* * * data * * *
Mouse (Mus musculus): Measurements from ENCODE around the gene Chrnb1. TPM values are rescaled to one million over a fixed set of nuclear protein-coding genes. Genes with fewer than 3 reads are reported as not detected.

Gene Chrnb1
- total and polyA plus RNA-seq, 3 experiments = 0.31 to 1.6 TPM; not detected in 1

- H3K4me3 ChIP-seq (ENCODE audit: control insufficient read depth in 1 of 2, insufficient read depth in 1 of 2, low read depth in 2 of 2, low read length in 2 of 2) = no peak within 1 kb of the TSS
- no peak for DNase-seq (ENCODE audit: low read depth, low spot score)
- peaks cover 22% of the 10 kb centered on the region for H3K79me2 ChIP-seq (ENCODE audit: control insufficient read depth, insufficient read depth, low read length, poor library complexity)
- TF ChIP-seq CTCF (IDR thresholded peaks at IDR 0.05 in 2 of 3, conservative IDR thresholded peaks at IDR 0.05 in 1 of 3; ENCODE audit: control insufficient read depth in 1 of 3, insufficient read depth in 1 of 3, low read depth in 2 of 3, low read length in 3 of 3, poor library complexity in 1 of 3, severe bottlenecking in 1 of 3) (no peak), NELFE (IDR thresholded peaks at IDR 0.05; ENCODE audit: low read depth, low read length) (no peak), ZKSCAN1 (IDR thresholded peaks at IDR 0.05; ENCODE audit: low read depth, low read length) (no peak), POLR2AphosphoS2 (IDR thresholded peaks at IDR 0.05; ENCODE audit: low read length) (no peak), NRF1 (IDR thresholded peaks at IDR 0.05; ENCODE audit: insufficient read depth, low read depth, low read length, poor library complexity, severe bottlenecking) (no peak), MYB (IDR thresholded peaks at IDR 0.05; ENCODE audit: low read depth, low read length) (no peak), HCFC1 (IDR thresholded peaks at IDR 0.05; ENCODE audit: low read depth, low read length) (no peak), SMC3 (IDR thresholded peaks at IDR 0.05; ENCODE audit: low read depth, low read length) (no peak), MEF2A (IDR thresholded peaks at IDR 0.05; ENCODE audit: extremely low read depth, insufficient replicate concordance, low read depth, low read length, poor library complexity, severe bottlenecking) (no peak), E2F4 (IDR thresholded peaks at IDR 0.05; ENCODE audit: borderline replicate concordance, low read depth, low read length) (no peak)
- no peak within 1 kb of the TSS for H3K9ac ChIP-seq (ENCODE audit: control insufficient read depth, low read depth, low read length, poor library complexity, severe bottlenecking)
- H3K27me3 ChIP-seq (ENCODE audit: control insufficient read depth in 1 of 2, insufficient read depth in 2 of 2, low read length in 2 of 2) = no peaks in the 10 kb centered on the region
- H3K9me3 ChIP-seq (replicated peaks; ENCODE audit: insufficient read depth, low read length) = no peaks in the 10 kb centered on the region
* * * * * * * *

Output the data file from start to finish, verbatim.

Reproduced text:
Mouse (Mus musculus): Measurements from ENCODE around the gene Chrnb1. TPM values are rescaled to one million over a fixed set of nuclear protein-coding genes. Genes with fewer than 3 reads are reported as not detected.

Gene Chrnb1
- total and polyA plus RNA-seq, 3 experiments = 0.31 to 1.6 TPM; not detected in 1

- H3K4me3 ChIP-seq (ENCODE audit: control insufficient read depth in 1 of 2, insufficient read depth in 1 of 2, low read depth in 2 of 2, low read length in 2 of 2) = no peak within 1 kb of the TSS
- no peak for DNase-seq (ENCODE audit: low read depth, low spot score)
- peaks cover 22% of the 10 kb centered on the region for H3K79me2 ChIP-seq (ENCODE audit: control insufficient read depth, insufficient read depth, low read length, poor library complexity)
- TF ChIP-seq CTCF (IDR thresholded peaks at IDR 0.05 in 2 of 3, conservative IDR thresholded peaks at IDR 0.05 in 1 of 3; ENCODE audit: control insufficient read depth in 1 of 3, insufficient read depth in 1 of 3, low read depth in 2 of 3, low read length in 3 of 3, poor library complexity in 1 of 3, severe bottlenecking in 1 of 3) (no peak), NELFE (IDR thresholded peaks at IDR 0.05; ENCODE audit: low read depth, low read length) (no peak), ZKSCAN1 (IDR thresholded peaks at IDR 0.05; ENCODE audit: low read depth, low read length) (no peak), POLR2AphosphoS2 (IDR thresholded peaks at IDR 0.05; ENCODE audit: low read length) (no peak), NRF1 (IDR thresholded peaks at IDR 0.05; ENCODE audit: insufficient read depth, low read depth, low read length, poor library complexity, severe bottlenecking) (no peak), MYB (IDR thresholded peaks at IDR 0.05; ENCODE audit: low read depth, low read length) (no peak), HCFC1 (IDR thresholded peaks at IDR 0.05; ENCODE audit: low read depth, low read length) (no peak), SMC3 (IDR thresholded peaks at IDR 0.05; ENCODE audit: low read depth, low read length) (no peak), MEF2A (IDR thresholded peaks at IDR 0.05; ENCODE audit: extremely low read depth, insufficient replicate concordance, low read depth, low read length, poor library complexity, severe bottlenecking) (no peak), E2F4 (IDR thresholded peaks at IDR 0.05; ENCODE audit: borderline replicate concordance, low read depth, low read length) (no peak)
- no peak within 1 kb of the TSS for H3K9ac ChIP-seq (ENCODE audit: control insufficient read depth, low read depth, low read length, poor library complexity, severe bottlenecking)
- H3K27me3 ChIP-seq (ENCODE audit: control insufficient read depth in 1 of 2, insufficient read depth in 2 of 2, low read length in 2 of 2) = no peaks in the 10 kb centered on the region
- H3K9me3 ChIP-seq (replicated peaks; ENCODE audit: insufficient read depth, low read length) = no peaks in the 10 kb centered on the region